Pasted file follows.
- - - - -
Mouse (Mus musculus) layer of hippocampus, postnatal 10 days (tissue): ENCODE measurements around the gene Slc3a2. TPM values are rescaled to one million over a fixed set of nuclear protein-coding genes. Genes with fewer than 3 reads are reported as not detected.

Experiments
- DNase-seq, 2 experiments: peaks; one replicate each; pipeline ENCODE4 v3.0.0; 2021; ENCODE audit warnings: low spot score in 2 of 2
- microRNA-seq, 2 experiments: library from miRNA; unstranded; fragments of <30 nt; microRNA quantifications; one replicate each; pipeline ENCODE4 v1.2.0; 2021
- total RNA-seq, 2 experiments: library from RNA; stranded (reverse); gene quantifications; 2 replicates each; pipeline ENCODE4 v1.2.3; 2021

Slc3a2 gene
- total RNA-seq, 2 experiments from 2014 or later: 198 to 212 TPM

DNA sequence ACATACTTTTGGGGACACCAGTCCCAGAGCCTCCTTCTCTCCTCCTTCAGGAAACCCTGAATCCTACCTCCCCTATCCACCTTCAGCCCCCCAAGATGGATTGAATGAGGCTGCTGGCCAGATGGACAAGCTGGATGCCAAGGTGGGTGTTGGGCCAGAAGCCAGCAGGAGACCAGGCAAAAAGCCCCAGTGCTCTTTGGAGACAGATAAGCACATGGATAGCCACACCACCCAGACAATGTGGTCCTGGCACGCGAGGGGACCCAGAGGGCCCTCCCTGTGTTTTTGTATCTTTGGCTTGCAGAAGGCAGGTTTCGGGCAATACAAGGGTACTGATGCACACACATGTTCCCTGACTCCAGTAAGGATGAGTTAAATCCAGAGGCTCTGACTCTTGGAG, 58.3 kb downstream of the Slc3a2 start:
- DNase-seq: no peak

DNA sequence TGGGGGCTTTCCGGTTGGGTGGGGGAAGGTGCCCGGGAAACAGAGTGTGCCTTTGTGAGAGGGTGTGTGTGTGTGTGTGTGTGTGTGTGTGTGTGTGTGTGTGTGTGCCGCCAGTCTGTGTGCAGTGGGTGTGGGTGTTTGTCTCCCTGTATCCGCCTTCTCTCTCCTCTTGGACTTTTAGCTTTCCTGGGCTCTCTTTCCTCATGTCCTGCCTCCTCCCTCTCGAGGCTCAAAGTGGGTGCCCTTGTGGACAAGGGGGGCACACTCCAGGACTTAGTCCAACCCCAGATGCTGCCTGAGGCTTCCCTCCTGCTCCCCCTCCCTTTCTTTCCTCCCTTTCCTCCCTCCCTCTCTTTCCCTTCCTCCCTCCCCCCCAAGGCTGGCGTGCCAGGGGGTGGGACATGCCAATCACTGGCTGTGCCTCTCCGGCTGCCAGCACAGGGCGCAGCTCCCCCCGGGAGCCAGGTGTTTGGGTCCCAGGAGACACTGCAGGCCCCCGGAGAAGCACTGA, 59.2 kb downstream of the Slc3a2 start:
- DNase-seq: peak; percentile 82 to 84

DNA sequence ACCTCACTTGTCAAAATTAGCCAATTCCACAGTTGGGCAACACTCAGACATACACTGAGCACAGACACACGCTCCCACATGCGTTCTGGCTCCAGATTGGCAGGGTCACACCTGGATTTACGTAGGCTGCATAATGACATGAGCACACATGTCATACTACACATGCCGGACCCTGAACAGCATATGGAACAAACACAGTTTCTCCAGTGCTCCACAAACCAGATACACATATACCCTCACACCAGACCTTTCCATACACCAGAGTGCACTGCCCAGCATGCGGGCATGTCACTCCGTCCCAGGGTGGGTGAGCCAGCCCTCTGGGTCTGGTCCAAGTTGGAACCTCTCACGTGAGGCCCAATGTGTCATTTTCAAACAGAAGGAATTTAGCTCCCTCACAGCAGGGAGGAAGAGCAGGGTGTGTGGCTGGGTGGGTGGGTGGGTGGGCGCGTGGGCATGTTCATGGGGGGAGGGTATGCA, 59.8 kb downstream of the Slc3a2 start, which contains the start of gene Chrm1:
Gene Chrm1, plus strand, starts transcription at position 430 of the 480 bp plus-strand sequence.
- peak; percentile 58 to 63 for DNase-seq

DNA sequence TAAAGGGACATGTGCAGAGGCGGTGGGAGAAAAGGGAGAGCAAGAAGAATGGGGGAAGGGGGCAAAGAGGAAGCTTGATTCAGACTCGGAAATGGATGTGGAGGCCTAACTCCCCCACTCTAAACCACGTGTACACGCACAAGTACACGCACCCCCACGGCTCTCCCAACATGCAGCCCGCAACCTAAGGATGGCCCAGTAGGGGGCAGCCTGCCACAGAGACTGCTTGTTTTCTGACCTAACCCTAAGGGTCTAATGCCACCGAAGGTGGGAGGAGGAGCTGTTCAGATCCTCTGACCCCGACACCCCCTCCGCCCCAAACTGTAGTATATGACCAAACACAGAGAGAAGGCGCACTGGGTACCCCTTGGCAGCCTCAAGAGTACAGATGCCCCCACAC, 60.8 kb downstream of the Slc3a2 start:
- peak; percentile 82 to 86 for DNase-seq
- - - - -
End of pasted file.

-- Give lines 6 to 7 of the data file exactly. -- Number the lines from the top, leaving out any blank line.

Slc3a2 gene
- total RNA-seq, 2 experiments from 2014 or later: 198 to 212 TPM